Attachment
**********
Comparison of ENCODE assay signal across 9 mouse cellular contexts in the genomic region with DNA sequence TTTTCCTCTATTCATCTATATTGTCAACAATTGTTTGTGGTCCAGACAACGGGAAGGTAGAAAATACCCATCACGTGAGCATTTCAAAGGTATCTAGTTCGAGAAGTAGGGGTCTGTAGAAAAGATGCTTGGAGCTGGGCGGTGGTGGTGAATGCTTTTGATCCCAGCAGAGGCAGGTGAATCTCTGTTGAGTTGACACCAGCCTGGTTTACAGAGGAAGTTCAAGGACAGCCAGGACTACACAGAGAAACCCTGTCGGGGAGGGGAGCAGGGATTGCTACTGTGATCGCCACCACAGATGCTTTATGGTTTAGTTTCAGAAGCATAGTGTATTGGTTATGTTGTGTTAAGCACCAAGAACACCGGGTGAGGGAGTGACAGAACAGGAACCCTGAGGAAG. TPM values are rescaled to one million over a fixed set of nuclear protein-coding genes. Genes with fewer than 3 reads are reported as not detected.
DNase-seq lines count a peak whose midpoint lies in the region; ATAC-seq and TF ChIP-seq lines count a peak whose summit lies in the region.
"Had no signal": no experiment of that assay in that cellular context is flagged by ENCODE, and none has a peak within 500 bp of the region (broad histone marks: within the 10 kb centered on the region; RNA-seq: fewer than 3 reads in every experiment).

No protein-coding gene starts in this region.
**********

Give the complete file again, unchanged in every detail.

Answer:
Comparison of ENCODE assay signal across 9 mouse cellular contexts in the genomic region with DNA sequence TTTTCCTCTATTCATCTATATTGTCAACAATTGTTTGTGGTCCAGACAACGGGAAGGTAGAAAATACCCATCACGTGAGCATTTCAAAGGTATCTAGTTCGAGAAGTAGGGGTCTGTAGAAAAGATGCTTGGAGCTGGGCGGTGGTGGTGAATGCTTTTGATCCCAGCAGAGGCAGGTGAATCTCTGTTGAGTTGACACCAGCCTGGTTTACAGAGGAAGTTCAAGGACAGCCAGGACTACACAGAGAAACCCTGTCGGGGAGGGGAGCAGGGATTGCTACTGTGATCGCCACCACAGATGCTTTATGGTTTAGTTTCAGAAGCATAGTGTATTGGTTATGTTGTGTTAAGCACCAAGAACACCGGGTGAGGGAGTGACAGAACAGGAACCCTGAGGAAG. TPM values are rescaled to one million over a fixed set of nuclear protein-coding genes. Genes with fewer than 3 reads are reported as not detected.
DNase-seq lines count a peak whose midpoint lies in the region; ATAC-seq and TF ChIP-seq lines count a peak whose summit lies in the region.
"Had no signal": no experiment of that assay in that cellular context is flagged by ENCODE, and none has a peak within 500 bp of the region (broad histone marks: within the 10 kb centered on the region; RNA-seq: fewer than 3 reads in every experiment).

No protein-coding gene starts in this region.